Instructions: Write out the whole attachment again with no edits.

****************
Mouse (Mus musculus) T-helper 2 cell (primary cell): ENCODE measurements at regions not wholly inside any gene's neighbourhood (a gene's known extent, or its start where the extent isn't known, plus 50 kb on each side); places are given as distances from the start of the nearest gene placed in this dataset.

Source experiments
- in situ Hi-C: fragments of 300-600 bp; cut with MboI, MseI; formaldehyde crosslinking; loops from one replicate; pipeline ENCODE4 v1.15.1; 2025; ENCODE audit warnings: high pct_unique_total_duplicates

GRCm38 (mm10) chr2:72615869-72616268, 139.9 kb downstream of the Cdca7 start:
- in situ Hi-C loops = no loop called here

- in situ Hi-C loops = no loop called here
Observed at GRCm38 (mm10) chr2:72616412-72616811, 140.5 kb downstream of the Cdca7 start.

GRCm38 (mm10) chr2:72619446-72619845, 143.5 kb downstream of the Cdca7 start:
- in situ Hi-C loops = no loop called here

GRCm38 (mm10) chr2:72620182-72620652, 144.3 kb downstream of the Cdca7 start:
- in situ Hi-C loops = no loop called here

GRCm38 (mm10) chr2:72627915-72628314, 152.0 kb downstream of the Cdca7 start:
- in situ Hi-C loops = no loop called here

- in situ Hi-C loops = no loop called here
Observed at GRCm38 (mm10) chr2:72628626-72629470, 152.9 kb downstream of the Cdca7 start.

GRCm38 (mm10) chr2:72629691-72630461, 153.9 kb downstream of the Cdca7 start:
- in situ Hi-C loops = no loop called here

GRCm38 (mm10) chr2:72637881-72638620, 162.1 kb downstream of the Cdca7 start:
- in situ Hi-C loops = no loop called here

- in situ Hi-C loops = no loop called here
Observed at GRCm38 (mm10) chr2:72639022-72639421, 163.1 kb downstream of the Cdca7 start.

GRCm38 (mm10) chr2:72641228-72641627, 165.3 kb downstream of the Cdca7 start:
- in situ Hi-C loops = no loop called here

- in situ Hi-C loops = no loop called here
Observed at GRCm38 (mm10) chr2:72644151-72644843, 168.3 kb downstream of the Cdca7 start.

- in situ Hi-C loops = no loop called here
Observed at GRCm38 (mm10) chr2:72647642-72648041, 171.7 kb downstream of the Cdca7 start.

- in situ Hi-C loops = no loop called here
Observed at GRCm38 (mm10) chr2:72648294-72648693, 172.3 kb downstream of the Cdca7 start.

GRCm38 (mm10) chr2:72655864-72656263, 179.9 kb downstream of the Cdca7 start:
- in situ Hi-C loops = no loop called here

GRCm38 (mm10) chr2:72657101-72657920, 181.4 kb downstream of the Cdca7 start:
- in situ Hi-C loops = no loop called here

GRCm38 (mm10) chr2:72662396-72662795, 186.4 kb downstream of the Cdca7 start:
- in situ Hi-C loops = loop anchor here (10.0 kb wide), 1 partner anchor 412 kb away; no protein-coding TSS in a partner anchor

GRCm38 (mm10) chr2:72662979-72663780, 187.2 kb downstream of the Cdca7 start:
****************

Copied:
Mouse (Mus musculus) T-helper 2 cell (primary cell): ENCODE measurements at regions not wholly inside any gene's neighbourhood (a gene's known extent, or its start where the extent isn't known, plus 50 kb on each side); places are given as distances from the start of the nearest gene placed in this dataset.

Source experiments
- in situ Hi-C: fragments of 300-600 bp; cut with MboI, MseI; formaldehyde crosslinking; loops from one replicate; pipeline ENCODE4 v1.15.1; 2025; ENCODE audit warnings: high pct_unique_total_duplicates

GRCm38 (mm10) chr2:72615869-72616268, 139.9 kb downstream of the Cdca7 start:
- in situ Hi-C loops = no loop called here

- in situ Hi-C loops = no loop called here
Observed at GRCm38 (mm10) chr2:72616412-72616811, 140.5 kb downstream of the Cdca7 start.

GRCm38 (mm10) chr2:72619446-72619845, 143.5 kb downstream of the Cdca7 start:
- in situ Hi-C loops = no loop called here

GRCm38 (mm10) chr2:72620182-72620652, 144.3 kb downstream of the Cdca7 start:
- in situ Hi-C loops = no loop called here

GRCm38 (mm10) chr2:72627915-72628314, 152.0 kb downstream of the Cdca7 start:
- in situ Hi-C loops = no loop called here

- in situ Hi-C loops = no loop called here
Observed at GRCm38 (mm10) chr2:72628626-72629470, 152.9 kb downstream of the Cdca7 start.

GRCm38 (mm10) chr2:72629691-72630461, 153.9 kb downstream of the Cdca7 start:
- in situ Hi-C loops = no loop called here

GRCm38 (mm10) chr2:72637881-72638620, 162.1 kb downstream of the Cdca7 start:
- in situ Hi-C loops = no loop called here

- in situ Hi-C loops = no loop called here
Observed at GRCm38 (mm10) chr2:72639022-72639421, 163.1 kb downstream of the Cdca7 start.

GRCm38 (mm10) chr2:72641228-72641627, 165.3 kb downstream of the Cdca7 start:
- in situ Hi-C loops = no loop called here

- in situ Hi-C loops = no loop called here
Observed at GRCm38 (mm10) chr2:72644151-72644843, 168.3 kb downstream of the Cdca7 start.

- in situ Hi-C loops = no loop called here
Observed at GRCm38 (mm10) chr2:72647642-72648041, 171.7 kb downstream of the Cdca7 start.

- in situ Hi-C loops = no loop called here
Observed at GRCm38 (mm10) chr2:72648294-72648693, 172.3 kb downstream of the Cdca7 start.

GRCm38 (mm10) chr2:72655864-72656263, 179.9 kb downstream of the Cdca7 start:
- in situ Hi-C loops = no loop called here

GRCm38 (mm10) chr2:72657101-72657920, 181.4 kb downstream of the Cdca7 start:
- in situ Hi-C loops = no loop called here

GRCm38 (mm10) chr2:72662396-72662795, 186.4 kb downstream of the Cdca7 start:
- in situ Hi-C loops = loop anchor here (10.0 kb wide), 1 partner anchor 412 kb away; no protein-coding TSS in a partner anchor

GRCm38 (mm10) chr2:72662979-72663780, 187.2 kb downstream of the Cdca7 start: